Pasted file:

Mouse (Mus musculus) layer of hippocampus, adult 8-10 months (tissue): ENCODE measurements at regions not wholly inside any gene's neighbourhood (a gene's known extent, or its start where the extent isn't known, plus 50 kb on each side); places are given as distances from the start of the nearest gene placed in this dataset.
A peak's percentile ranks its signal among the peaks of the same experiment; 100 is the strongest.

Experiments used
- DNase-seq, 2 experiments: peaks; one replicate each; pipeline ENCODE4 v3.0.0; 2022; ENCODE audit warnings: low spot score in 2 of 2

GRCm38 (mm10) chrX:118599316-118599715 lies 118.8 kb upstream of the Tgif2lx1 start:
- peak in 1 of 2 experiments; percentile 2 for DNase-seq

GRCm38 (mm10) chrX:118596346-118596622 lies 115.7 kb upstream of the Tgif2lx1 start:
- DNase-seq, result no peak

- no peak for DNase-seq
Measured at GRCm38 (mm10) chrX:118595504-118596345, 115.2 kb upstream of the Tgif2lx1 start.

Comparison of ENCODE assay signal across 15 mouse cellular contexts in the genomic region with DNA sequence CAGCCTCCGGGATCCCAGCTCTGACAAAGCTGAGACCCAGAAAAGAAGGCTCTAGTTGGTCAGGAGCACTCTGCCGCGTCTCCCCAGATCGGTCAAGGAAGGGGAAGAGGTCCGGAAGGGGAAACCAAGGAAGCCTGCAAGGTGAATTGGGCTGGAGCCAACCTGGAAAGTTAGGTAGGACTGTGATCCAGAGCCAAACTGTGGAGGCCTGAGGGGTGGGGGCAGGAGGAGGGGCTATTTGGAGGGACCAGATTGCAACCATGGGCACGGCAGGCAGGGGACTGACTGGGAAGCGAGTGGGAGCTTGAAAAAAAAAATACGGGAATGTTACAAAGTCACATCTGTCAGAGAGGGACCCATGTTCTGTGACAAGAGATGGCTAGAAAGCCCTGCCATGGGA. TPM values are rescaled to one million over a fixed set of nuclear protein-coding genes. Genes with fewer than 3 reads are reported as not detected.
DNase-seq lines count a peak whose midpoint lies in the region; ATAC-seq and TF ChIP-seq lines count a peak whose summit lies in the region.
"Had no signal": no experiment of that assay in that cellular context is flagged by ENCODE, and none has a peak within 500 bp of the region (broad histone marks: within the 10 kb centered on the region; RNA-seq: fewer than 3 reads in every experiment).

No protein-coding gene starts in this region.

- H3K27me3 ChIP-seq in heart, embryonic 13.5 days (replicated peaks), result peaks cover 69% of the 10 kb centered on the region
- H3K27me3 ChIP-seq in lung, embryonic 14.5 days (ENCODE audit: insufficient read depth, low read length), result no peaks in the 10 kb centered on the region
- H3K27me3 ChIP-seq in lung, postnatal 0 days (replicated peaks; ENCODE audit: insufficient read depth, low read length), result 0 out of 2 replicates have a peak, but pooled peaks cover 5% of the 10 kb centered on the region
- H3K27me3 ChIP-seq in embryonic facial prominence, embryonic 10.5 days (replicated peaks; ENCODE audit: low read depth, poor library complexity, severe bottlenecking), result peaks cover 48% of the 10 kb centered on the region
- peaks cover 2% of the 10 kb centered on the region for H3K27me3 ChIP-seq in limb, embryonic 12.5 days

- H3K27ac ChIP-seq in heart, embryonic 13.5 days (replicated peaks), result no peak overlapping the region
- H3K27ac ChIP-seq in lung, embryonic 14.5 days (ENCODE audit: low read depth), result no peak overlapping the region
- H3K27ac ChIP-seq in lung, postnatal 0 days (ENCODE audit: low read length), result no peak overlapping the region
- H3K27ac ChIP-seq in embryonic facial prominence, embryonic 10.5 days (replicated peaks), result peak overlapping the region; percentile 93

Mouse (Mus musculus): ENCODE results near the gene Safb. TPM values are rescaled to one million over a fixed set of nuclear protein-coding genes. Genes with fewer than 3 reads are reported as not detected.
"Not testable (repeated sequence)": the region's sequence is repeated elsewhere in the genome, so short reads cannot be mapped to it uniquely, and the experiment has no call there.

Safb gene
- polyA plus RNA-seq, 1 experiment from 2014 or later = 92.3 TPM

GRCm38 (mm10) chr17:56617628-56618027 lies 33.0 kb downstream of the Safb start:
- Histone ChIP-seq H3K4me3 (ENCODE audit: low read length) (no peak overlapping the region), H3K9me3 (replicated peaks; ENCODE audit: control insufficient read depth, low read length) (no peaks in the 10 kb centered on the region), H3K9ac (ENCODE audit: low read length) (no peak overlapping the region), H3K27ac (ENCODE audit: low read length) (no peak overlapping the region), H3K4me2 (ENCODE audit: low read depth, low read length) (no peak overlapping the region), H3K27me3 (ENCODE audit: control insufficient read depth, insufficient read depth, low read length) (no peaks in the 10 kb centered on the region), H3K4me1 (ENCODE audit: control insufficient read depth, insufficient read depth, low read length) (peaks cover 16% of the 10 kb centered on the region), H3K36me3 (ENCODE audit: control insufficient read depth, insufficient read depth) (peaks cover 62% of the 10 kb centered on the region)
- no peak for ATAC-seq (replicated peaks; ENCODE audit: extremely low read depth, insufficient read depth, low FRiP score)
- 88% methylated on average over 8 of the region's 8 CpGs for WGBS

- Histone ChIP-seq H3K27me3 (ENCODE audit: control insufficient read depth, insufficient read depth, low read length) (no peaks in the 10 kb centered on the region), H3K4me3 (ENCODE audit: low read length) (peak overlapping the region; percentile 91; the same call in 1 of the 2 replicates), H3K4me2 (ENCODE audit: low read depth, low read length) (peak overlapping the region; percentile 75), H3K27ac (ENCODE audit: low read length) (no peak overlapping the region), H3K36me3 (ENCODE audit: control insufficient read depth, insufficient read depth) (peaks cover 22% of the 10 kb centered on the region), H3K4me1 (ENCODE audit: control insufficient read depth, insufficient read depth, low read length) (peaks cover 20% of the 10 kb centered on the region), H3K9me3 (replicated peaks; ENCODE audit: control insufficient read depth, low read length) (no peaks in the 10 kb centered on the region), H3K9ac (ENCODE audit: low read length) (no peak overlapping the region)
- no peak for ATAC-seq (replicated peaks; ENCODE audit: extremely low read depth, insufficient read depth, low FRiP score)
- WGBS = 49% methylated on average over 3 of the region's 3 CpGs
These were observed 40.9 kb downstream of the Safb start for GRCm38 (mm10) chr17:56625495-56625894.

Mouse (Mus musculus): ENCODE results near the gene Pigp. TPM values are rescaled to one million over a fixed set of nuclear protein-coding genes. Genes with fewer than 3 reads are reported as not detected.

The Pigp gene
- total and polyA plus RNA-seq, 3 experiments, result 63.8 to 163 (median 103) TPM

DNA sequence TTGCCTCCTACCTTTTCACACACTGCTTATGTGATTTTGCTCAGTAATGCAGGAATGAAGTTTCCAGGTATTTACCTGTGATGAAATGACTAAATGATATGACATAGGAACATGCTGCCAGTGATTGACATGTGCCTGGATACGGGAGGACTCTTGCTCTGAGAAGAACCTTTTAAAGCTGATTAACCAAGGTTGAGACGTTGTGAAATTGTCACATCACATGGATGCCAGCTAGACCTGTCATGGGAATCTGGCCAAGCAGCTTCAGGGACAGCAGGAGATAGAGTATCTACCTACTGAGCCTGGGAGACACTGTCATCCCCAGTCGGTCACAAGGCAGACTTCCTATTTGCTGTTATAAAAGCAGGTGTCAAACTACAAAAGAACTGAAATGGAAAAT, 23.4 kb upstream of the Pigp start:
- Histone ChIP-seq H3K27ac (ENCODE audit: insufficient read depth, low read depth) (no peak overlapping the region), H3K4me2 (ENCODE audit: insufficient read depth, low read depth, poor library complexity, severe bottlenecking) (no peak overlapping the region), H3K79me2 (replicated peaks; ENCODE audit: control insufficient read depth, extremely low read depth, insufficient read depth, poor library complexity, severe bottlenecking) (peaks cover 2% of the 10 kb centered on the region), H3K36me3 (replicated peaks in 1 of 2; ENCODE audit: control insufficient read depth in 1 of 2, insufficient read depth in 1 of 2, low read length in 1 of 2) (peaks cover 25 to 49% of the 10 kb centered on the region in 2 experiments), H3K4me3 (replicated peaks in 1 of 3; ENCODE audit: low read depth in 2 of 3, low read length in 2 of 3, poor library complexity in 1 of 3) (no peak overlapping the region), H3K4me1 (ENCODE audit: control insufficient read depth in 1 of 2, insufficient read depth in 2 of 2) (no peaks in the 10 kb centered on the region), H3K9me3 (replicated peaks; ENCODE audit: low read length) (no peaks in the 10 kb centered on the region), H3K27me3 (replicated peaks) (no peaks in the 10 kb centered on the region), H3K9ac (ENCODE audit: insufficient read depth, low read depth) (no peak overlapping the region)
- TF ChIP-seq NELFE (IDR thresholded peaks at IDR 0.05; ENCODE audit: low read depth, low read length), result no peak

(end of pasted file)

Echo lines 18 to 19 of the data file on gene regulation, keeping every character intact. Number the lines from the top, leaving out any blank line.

- H3K27me3 ChIP-seq in embryonic facial prominence, embryonic 10.5 days (replicated peaks; ENCODE audit: low read depth, poor library complexity, severe bottlenecking), result peaks cover 48% of the 10 kb centered on the region
- peaks cover 2% of the 10 kb centered on the region for H3K27me3 ChIP-seq in limb, embryonic 12.5 days